Hyundai has been spotted test driving a prototype version of the next-gen, 2021 Hyundai Tucson again. This time, engineers are using the Nurburgring to hone the SUV’s driving dynamics and suspension. The new model will be one of only a few non-German mid-size SUVs on the market to be developed at the notoriously punishing circuit.
More of the design and shape of the 2021 Tucson is slowly being uncovered as prototypes evolve ever so much closer to their eventual production guise. This prototype appears to be wearing all of its production panels, giving us a decent taste of what to expect in terms of wheel arch contours and more detailed proportions than what we’ve seen previously.
At the front it’s obvious the next-gen Tucson will go with the split headlight design as first showcased on the Kona and then the latest Santa Fe. You can clearly see the main beams are located a bit lower down than usual, with the daytime running lights taking the conventional headlight position.
From the front you can also start to see the bonnet shape which stems from the new-look front grille. There appears to be new vertical-oriented side clusters in the front bumper bar, similar to what’s seen on the NEXO hydrogen fuel cell vehicle. And then along the sides the wheel arches and body lines seem more defined and sharper than on the current model.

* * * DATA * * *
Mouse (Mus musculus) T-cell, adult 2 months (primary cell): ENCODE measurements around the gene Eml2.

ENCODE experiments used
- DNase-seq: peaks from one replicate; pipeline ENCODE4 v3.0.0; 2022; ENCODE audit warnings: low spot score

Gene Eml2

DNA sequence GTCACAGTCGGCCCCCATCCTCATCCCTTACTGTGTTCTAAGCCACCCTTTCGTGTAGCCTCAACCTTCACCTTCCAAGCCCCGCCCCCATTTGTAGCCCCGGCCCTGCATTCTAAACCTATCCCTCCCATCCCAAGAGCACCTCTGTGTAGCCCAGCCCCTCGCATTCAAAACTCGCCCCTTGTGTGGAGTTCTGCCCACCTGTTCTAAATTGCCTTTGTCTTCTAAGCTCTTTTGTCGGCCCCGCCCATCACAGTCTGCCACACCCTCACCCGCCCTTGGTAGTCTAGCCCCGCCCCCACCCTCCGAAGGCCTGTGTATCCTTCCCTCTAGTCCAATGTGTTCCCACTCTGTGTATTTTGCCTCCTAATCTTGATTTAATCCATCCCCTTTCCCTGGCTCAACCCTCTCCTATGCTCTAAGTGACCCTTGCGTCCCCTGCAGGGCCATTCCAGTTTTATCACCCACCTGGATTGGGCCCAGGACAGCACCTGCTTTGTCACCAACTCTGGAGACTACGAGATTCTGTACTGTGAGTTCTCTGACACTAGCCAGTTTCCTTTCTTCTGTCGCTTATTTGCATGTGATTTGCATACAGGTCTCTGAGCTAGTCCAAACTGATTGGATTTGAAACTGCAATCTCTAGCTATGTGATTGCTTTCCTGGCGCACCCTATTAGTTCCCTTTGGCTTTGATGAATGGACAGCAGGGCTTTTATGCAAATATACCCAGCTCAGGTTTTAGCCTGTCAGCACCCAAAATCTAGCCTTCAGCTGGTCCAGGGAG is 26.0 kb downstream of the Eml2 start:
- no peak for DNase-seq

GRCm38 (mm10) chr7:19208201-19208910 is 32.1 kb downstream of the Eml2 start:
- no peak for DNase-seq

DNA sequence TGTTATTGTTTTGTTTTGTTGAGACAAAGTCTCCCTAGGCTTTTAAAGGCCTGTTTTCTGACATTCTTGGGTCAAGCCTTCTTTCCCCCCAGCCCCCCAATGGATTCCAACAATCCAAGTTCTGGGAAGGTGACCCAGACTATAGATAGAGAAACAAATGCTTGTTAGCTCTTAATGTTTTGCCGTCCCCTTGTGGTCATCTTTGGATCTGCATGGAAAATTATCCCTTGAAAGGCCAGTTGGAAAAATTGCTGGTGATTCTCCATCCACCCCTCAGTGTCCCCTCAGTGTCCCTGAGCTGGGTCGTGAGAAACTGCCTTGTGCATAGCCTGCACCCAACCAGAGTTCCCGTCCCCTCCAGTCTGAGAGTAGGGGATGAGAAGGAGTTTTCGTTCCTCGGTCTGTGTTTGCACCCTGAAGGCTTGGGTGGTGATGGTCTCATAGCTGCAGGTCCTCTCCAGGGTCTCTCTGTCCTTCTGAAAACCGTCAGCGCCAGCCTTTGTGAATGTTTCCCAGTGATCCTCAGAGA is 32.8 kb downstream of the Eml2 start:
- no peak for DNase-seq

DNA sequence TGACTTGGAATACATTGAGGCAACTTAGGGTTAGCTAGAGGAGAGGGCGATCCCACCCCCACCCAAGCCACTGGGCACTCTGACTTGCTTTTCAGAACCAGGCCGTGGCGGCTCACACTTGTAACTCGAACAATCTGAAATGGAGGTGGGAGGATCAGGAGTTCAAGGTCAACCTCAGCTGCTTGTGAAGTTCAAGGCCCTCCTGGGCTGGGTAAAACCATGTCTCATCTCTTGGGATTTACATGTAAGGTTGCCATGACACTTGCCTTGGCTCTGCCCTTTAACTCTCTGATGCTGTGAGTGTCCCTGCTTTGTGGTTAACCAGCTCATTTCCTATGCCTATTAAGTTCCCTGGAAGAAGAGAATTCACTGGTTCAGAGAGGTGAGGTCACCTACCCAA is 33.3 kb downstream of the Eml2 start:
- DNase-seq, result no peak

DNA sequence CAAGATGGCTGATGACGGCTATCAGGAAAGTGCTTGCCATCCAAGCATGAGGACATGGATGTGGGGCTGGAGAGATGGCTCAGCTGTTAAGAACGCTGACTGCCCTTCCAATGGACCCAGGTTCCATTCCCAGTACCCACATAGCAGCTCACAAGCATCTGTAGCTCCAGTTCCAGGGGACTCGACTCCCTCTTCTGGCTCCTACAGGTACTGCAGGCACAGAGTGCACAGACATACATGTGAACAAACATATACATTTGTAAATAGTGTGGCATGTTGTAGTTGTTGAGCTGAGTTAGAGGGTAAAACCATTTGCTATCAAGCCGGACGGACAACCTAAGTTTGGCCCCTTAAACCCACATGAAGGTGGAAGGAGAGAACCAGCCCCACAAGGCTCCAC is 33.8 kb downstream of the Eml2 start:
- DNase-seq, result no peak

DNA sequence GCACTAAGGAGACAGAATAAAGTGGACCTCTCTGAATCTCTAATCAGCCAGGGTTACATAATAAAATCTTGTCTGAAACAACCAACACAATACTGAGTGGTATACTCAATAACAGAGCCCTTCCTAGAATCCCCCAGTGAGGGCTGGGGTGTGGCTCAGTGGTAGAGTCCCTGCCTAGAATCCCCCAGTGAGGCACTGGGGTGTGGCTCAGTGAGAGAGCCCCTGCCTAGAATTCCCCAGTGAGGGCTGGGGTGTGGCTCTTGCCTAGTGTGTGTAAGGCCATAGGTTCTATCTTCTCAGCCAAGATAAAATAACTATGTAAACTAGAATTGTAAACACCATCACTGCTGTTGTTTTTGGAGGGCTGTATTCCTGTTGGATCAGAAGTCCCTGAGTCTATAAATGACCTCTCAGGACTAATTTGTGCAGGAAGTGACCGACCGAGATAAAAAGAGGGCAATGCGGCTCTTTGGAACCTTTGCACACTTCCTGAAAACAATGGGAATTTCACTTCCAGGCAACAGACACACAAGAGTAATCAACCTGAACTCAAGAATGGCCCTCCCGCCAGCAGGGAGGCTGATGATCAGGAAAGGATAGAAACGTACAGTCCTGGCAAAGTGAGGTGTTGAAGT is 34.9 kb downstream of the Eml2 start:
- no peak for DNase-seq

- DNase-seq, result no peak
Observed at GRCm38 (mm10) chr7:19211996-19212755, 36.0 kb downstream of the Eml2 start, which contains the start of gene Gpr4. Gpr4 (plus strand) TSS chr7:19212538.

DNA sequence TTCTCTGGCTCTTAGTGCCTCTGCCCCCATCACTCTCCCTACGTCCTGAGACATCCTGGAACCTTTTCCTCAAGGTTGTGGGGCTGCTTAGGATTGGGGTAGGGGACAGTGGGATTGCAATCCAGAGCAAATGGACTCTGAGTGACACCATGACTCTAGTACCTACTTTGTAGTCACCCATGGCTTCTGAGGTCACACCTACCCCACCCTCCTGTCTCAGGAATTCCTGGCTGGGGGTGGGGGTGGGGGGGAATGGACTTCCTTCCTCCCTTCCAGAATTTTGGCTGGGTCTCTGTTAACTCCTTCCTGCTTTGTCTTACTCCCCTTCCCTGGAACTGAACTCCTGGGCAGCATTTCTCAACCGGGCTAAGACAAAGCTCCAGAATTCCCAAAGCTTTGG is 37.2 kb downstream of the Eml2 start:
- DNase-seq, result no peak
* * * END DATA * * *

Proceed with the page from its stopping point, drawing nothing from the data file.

We can’t really hear the engine powering this prototype, however, Hyundai is likely to introduce its new SmartStream G2.5 petrol to replace the current 122kW 2.0 GDi entry unit. It produces around 142kW in overseas Hyundai models. There has also been talk of a circa-210kW turbocharged version of the 2.5 coming in to replace Hyundai’s 2.0-litre turbo. Although, the 180kW 2.0T engine has never been offered for the Tucson, only the local Sonata. So this might unfortunately miss the next Tucson – did someone say Tucson N?
Instead, Hyundai might finally offer the full 150kW/265Nm version of its 1.6-litre turbo for the next-gen model. At the moment the engine is capped at 130kW and 265Nm for the Tucson, but the company did recently introduce some revisions to the unit for the new Veloster. Power in that remains at 150kW, but there is now an overboost function that winds torque up to 275Nm for short periods.
It looks like Hyundai engineers are taking testing quite seriously as the Nurburgring is usually the final place for testing and development. If you take a close look inside you’ll notice the cross-bars of a roll cage setup, which, again, is usually a sign of serious testing.
Check out the video below, provided by YouTube channel Automotive Mike, for a preview. A full debut isn’t expected until next year, although, a concept version might appear before the end of this year.